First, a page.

The instagrammable retro packaging of the colorful tins is adorable. You can get a wide variety of seafood such as cod, eel, mackerel, octopus, sardines, and tuna here. It is gobsmackingly good! These make for a great souvenir option as well so you might want to pick up some. They cost between 2-3 EUR depending on the variety of fish.
The downtown area is home to several great restaurants. However, there are lots of tourist trap joints around here that look inviting but the food quality is mediocre. Some good places in this area are Taberna Moderna – an authentic Portuguese restaurant and India Gate – a lovely Indian restaurant.
9. Lisbon Cathedral
The Lisbon Cathedral (Sé Catedral) is a must-see attraction when sightseeing in Lisbon. The cathedral is the oldest religious edifice in the city and holds great architectural significance. It was founded in 1150 to commemorate the defeat of the Moors three years earlier and stands on the site once occupied by the city’s main mosque. Over the course of its history, it has been altered a few times, so it reflects a mishmash of architectural styles, including Gothic, Neoclassical, Romanesque and Rococo.
The church facade resembles a medieval fortress as it is dominated by two large crenelated towers and the intricately carved massive rose window. There are several notable tombs inside. Little remains of the original cathedral beyond the renovated nave which further leads onto a chancel enclosed by an ambulatory, a 14th-century addition.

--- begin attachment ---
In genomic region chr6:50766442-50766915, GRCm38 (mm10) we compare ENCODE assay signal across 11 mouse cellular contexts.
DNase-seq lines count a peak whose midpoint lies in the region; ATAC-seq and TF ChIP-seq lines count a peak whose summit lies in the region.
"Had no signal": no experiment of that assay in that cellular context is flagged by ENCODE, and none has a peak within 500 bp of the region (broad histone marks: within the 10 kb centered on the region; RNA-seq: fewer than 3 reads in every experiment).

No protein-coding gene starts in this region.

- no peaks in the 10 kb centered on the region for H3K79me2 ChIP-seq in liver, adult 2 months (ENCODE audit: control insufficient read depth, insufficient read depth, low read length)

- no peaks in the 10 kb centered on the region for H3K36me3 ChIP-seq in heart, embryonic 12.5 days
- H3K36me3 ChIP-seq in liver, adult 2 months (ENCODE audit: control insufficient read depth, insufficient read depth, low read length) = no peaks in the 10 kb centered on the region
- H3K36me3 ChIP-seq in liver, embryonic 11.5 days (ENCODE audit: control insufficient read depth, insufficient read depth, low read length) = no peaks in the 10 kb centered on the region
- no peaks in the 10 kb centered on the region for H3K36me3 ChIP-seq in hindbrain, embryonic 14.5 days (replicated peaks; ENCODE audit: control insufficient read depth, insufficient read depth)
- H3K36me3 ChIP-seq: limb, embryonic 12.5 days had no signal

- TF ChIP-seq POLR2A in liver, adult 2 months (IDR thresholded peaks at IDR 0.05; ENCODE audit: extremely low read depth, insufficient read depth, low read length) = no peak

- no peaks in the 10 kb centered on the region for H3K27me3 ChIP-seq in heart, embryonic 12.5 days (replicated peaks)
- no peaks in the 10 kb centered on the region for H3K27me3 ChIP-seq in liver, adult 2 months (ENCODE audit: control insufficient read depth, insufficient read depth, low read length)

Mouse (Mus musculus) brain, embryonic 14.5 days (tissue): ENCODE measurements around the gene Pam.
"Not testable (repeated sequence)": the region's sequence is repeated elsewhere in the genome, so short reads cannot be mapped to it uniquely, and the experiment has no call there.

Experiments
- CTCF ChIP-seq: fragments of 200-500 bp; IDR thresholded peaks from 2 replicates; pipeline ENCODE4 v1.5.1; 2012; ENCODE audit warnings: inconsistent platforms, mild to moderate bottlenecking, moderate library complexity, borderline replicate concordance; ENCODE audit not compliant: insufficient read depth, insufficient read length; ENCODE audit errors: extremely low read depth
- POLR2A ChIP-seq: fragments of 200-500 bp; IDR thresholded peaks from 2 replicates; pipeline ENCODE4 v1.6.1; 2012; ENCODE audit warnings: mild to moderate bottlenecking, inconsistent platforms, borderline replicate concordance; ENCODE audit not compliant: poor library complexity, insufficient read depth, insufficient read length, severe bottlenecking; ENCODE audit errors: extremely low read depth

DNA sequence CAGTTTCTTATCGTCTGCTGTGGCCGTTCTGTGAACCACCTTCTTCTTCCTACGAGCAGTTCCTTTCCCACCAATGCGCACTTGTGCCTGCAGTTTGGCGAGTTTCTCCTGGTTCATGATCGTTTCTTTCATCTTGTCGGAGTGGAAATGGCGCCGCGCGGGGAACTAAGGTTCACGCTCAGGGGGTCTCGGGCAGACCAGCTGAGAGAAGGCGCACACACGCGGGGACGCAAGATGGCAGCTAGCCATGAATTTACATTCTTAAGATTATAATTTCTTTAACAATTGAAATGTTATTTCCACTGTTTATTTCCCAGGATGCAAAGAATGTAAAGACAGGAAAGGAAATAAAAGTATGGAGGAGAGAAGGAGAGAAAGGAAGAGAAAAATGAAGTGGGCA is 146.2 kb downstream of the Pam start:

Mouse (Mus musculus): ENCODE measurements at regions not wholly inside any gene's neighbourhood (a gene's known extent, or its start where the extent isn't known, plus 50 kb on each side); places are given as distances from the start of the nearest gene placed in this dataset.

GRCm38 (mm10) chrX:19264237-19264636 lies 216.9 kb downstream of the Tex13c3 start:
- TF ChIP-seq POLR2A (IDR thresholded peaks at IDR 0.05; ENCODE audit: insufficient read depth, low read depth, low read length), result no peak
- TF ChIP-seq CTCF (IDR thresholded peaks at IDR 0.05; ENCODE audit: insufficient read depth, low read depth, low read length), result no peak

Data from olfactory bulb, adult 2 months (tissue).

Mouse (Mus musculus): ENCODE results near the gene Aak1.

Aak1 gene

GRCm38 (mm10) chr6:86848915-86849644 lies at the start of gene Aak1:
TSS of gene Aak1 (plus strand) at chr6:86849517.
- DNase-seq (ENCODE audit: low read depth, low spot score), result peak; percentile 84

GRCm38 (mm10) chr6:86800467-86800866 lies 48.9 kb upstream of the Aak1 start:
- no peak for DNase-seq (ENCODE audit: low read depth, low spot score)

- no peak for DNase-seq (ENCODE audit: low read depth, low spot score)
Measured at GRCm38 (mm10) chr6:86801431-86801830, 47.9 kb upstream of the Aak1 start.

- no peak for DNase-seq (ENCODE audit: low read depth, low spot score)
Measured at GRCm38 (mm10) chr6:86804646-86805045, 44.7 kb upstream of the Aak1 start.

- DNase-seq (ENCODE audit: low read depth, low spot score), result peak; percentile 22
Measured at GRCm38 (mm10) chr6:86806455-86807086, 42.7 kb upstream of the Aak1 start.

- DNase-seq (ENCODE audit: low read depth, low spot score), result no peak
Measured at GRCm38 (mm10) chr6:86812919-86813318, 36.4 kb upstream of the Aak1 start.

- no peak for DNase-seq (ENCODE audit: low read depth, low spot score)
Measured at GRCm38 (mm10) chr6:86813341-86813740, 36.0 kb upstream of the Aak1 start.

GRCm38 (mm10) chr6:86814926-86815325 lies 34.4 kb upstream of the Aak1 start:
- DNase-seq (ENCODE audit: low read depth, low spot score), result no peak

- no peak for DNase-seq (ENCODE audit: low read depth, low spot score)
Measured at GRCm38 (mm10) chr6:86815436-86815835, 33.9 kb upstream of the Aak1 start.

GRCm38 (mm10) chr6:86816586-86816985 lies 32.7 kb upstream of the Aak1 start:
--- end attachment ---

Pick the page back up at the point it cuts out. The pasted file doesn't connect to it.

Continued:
The Sé is a very dark church, and many interesting things in the chapels are rather obscured. Head for the lighter cloister, and go in the afternoon, when the low light enters the facade’s rose window. The Sé is also an important archeological site, with new finds made regularly beneath the cloister.
Lisbon Cathedral is open daily from 09:00-19:00. The entrance is free.
In 711 North African Muslim invaders, the Moors, overran the peninsula and occupied Lisbon for almost 450 years. Lisbon was an important trading centre under the Moors and their legacy is evident today in the Castle of St. George and the streets of the Alfama district. The first king of Portugal, Afonso Henriques, finally ousted the Moors from Lisbon in 1147.
10. National Tile Museum
The Portuguese have had a lasting love affair with azulejos – painted ceramic tiles – ever since they first set eyes on those imported from Seville in the 15th century. Azulejos are an integral part of Portugal’s architectural heritage featuring in everything from cathedral cupolas to wine bodegas.
The splendid National Tile Museum (Museu Nacional do Azulejo) is a wonderful museum pays homage to azulejos and traces the history of oil painting in Portugal. Jacky really loves azulejos so she was completely in awe of the museum’s vast collection of tiles and panels, which span the early 15th century through to the 20th century. Decorative panels and individual tiles trace the evolution of tile-making from its introduction by the Moors, through Spanish influence and the development of Portugal’s own style up to the present day.